Of the work I have read of yours, including your fiction, a lot of it focuses on class. It feels like a bird’s-eye view of growing up poor in a way. What was striking to me and what’s relatable were the ways your narrators notice the things they don’t have. They notice, also, what is missing in themselves, or things people of higher classes tend to own. Not just materially, but there’s this sense of lack, low self worth, or something that I think can purvey mental health struggles of the working class. I wanted to ask why it’s important to present these kinds of issues in your work?

It’s not written about enough. I feel like most novels I read, there’s never this stress of figuring out how you’re going to pay rent next month or what your next meal is going to be. It seems like the protagonists of probably 90% of the novels I’ve read are upper middle class, ambiguously okay financially. For me, money has always been a huge struggle. I started working when I was 11. I worked full time all throughout college. My family was constantly stressed about money and talking about it in the home, and I think it has a permanent psychological effect to grow up that way.

I remember when I was in college, I briefly dated this kid who was insanely rich. His parents had two mansions in San Francisco. One was in Presidio Heights. They had an art gallery in their house, and his mom made us filet mignon and poured us some ancient, expensive wine when I visited. He bought me dinner one night, and I was like, “Okay. Let me pay you back.”And he was like, “Shy, money is not an issue with me.” Then, he said, “People who grow up poor will always worry about money no matter how much they have, and people who grow up wealthy will never worry about money, ever.” I’ve thought about that so many times since he said it to me, because it’s so true. It’s just always on my mind. I’m constantly budgeting. To have something occupy so much of my mental space, and to know that’s the case for billions of people, but it’s never really been in the novels that I’ve read, especially in the traditional canon, kind of upsets me. It seems off. I think it’s an underrepresented mindset, even more than an underrepresented class, like just the psychology of worrying about money and the effect that it has on one’s psyche.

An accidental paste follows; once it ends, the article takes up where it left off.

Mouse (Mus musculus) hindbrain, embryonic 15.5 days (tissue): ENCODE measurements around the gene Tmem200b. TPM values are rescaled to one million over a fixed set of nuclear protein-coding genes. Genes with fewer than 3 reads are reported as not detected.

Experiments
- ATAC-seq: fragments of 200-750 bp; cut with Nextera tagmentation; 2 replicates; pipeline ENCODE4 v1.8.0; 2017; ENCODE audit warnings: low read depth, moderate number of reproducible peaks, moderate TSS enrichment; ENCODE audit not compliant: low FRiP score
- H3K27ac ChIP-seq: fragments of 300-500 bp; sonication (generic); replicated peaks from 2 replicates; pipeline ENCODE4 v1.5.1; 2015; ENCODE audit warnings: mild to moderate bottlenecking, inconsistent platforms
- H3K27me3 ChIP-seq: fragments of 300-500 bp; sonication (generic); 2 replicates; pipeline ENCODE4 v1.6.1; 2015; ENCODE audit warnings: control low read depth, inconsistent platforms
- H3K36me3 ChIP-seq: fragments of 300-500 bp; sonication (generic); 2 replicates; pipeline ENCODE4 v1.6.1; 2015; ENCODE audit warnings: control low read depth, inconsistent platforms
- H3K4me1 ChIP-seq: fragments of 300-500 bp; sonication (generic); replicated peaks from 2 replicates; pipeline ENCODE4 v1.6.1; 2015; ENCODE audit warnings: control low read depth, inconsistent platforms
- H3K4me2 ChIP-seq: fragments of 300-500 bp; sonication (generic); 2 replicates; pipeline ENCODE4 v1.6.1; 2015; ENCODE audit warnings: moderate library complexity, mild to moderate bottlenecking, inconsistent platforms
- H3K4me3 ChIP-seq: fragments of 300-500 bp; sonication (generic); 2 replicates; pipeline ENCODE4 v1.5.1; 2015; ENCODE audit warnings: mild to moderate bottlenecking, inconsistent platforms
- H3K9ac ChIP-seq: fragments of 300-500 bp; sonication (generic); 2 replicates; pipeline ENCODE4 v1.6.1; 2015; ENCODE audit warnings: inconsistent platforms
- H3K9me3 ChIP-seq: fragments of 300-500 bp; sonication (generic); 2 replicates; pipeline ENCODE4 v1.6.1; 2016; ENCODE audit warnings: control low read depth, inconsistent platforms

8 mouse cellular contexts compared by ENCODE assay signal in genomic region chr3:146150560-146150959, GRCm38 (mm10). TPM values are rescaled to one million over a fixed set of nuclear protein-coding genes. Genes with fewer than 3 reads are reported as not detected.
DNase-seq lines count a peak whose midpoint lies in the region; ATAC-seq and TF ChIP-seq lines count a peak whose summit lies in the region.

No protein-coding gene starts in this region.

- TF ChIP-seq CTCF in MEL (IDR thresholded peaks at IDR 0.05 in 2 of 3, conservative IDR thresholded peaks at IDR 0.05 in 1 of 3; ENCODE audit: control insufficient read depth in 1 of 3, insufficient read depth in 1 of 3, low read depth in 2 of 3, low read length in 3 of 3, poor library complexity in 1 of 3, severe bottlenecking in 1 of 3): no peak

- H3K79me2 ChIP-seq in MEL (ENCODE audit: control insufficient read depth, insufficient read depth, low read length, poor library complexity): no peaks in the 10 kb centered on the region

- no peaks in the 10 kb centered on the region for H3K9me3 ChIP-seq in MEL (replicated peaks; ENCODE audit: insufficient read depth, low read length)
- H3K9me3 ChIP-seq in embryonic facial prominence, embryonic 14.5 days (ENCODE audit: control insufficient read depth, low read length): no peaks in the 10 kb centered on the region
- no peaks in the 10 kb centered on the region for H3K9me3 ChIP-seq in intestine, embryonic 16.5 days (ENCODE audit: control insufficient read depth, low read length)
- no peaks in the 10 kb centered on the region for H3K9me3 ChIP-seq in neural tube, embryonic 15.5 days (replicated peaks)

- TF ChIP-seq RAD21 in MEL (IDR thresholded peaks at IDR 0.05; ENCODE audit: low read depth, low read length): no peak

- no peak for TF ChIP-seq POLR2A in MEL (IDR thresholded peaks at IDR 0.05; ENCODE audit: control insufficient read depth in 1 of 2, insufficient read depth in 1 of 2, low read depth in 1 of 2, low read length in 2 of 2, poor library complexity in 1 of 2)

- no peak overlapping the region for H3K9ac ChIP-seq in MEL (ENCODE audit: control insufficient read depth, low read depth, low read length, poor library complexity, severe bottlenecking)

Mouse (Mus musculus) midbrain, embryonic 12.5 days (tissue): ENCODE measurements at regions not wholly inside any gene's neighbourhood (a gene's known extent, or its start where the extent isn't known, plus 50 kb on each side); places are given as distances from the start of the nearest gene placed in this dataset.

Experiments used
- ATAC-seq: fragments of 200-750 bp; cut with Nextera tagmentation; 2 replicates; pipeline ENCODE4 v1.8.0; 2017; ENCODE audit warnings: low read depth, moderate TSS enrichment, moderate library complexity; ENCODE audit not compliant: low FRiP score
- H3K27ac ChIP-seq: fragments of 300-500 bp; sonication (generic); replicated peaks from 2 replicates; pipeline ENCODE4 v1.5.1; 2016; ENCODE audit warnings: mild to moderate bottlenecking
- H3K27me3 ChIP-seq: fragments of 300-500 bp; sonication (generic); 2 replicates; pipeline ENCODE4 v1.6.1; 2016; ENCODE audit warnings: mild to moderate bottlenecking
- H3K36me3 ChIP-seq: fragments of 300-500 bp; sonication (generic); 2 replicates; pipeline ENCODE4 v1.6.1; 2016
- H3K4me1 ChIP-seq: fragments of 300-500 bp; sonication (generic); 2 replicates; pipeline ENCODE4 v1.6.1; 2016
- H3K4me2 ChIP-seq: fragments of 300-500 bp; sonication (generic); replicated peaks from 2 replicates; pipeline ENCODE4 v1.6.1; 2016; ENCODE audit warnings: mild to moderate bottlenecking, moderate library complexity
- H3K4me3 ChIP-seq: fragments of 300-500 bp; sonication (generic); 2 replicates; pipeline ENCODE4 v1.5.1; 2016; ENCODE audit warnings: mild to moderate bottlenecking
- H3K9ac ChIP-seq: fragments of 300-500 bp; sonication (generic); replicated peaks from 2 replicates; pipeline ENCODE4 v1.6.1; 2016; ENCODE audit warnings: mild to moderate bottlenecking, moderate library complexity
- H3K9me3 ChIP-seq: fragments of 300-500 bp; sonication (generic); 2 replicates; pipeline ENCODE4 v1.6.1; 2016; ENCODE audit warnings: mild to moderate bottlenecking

I have to say the first novel I can remember reading at all that has anything to do with working class struggle and the psychology of making money, was Vanessa Veselka’s book that came out this year, The Great Offshore Grounds. That’s the first one.

Wow.

It’s like Maslow’s Hierarchy or whatever. When you’re always focused on surviving, you can’t focus on the things that can actually increase the quality of time that you have, because you’re always trying to make it.

Exactly.

Why do you think we don’t see more working class books published? Do you think that’s a market demand that exists, or something else?

I think they’re probably not being written so much because bigger authors usually have more money, or people who work a lot aren’t able to produce book length pieces of work. I also feel like, and this is 100% speculation, people who are struggling more with work and money might not have as much access to literary agents or be as much a part of the literary world in general. There are definitely people who are working class and are part of the literary community, at least that I know of in New York. I guess I’m imagining the protagonist in my novel, living in the middle of nowhere in Missouri. There are people all across the country who are just working jobs in these places without access to a rich literary community. I don’t know if there would be a market for more working class books. The Great Offshore Grounds… Is it doing very well?

It was longlisted for the National Book Awards.

That’s good.